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Posted by 15 Jun, 2012

Molecular machinery

Synthetic biology, nanostructures could boost biofuel production

Over the centuries humans have used microorganisms for activities from making wine and beer to baking bread. Common microorganisms like yeast and bacteria can carry out surprisingly complex chemical transformations in the space of a few nanometers. Today, scientists working in the field of synthetic biology are developing methods of modifying and controlling the molecular machinery within these organisms. Their goal is creating nanoscale chemical factories that are more efficient than aditional production methods and can be easily modified and eproduced.One of these eforts, aimed at boosting the efficiencyf biofuel production, is a collaboration between ORNL physicist Miguel Fuentes-Cabrera and Qing Lin, associate professor of chemistry at the University at Bufalo, The State University of New York.

Investigating microcompartments

The pair’s research, begun under a grant from the Keck Foundation, is focused on transplanting the chemical processing capability of nanoscale bacterial structures called microcompartments into a strain of yeast used in commercial biofuel production. “These microcompartments usually have a specialized function associated with cellular metabolism,” Lin says. “The structures act like completely isolated entities—small machines within a big factory,” Fuentes-Cabrera adds. “They take material from the host bacteria, perform various enzyme-catalyzed metabolic reactions, and then release the resulting products into the host organism.”

“For example,” Lin says, “we know that under certain conditions bacteria use microcompartments to convert ethanolamine to acetaldehyde and ammonia for nourishment. By performing this essential metabolic function in a segregated compartment, the bacteria are able to tolerate levels of acetaldehyde which would otherwise be toxic. Because the ethanol production pathway in yeast also involves acetaldehyde, we thought a good way to demonstrate the potential of these microcompartments would be to import them into yeast to boost ethanol production and improve ethanol tolerance. That’s the goal we’re working toward.”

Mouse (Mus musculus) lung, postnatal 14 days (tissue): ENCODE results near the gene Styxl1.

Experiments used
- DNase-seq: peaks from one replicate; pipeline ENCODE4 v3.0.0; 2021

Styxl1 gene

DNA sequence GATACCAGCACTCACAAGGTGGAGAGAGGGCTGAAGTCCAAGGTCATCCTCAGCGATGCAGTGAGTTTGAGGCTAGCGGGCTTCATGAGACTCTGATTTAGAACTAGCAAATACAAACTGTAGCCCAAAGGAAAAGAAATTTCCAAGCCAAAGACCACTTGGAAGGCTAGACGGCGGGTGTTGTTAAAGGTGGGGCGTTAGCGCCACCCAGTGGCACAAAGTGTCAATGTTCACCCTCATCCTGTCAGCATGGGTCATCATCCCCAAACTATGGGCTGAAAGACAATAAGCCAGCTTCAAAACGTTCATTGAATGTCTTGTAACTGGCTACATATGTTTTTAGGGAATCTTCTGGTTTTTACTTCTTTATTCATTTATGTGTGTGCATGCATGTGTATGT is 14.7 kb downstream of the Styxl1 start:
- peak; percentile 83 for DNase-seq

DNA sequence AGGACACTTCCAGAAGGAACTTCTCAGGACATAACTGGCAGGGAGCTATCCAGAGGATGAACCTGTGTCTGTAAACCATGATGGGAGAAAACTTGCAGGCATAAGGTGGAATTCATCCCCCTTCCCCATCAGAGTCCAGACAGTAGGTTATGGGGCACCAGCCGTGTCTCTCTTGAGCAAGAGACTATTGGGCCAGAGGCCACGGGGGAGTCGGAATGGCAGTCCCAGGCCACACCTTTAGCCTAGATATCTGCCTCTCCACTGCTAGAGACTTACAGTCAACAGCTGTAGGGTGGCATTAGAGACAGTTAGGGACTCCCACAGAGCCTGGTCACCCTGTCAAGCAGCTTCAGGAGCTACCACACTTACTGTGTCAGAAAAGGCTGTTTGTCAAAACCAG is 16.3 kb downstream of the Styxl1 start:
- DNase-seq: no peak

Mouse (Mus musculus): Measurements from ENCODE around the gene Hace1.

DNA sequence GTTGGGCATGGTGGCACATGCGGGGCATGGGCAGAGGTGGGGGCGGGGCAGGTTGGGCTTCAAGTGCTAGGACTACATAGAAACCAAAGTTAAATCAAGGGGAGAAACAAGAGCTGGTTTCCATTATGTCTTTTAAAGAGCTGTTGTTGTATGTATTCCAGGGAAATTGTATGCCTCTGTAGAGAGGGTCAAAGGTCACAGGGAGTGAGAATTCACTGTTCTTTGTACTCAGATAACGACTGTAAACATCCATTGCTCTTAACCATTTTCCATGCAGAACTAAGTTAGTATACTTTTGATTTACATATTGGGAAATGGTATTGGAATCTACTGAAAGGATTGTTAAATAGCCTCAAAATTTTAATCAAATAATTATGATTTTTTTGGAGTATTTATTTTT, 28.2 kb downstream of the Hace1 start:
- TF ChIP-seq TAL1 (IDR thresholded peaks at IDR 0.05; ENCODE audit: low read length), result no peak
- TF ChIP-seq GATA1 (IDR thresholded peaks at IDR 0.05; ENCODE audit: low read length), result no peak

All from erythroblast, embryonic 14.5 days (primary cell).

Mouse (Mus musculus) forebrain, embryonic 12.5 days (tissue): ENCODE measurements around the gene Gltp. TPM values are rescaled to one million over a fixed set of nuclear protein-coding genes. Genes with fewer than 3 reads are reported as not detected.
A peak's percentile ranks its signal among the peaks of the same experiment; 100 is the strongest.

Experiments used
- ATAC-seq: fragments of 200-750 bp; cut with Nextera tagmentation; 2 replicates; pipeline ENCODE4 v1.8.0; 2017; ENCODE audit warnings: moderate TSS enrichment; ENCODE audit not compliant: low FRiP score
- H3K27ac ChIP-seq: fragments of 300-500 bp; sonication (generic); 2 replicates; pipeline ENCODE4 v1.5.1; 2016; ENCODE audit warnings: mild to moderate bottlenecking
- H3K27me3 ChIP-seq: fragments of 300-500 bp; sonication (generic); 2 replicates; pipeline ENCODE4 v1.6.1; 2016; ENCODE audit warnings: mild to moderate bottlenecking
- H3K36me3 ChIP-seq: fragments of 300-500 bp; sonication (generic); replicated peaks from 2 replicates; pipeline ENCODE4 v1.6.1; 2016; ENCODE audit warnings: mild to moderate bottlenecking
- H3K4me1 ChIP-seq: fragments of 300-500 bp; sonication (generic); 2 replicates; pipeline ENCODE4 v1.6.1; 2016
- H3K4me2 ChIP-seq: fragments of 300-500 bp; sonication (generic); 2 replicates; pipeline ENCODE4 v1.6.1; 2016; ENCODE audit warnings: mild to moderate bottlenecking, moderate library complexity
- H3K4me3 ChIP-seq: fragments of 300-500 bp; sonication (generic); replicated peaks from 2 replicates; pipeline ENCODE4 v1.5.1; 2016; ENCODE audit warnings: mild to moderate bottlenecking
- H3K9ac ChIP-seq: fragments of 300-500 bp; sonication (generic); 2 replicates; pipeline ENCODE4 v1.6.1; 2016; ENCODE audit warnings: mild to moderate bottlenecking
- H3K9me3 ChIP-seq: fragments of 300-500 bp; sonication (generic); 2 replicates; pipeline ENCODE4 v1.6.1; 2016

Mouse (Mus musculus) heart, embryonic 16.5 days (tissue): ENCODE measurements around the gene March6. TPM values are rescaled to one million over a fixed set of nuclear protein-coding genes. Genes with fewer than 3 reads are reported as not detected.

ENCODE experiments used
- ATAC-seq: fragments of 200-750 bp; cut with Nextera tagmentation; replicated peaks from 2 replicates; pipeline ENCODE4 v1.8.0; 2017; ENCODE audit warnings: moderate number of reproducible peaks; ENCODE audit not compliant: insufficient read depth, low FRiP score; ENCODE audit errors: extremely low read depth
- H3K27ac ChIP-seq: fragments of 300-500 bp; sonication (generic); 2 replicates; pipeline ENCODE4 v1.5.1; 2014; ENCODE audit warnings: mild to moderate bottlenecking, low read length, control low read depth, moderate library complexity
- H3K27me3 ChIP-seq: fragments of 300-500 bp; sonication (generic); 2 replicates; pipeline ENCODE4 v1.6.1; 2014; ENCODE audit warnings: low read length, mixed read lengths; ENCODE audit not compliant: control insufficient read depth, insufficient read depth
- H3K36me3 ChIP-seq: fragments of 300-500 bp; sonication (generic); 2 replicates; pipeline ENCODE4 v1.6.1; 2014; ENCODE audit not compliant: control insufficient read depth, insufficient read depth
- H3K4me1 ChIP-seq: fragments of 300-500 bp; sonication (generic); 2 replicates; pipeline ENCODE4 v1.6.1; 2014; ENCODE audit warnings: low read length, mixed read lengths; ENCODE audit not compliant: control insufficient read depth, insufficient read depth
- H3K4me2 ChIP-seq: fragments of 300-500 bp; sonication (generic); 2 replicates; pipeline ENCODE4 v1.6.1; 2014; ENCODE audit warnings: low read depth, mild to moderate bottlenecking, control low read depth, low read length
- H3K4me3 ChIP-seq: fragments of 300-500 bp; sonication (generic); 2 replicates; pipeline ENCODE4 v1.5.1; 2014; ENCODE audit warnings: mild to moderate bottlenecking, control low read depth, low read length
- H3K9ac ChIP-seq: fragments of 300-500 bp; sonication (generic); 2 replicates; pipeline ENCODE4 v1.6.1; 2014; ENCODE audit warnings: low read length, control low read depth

Both researchers note that the ability to engineer these organisms to produce ethanol, propanol or other biofuels hinges on gaining access to the chemical processing capabilities of the nano-sized microcompartments—and that requires understanding how molecules move in and out of these structures.

Understand then modify

Computer simulations may hold the key to understanding the ins and outs of microcompartments. That’s where Fuentes-Cabrera’s primary contribution to the collaboration comes into play. The simulated microcompartments he creates not only improve the general understanding of these structures, but also help Lin’s team determine how to proceed in unlocking their function.

Microcompartments are made of collections of proteins, which include a number of pores. Some researchers suggest that these pores act like “gates” that allow molecules to move in and out; however, they’re not sure what causes the pores to open and close. The gates could be regulated by metabolites—materials produced by the bacterium during digestion and other chemical processes—in reaction to concentrations of these materials within the cell. “That’s what our simulation is helping to determine,” Fuentes-Cabrera says. “There is a lot of speculation as to how metabolites are transported through the microcompartments.” His post-doctoral assistant, Yungok Ihm, is investigating this process by creating a simulation of ions and metabolites passing through the pores in the microcompartments.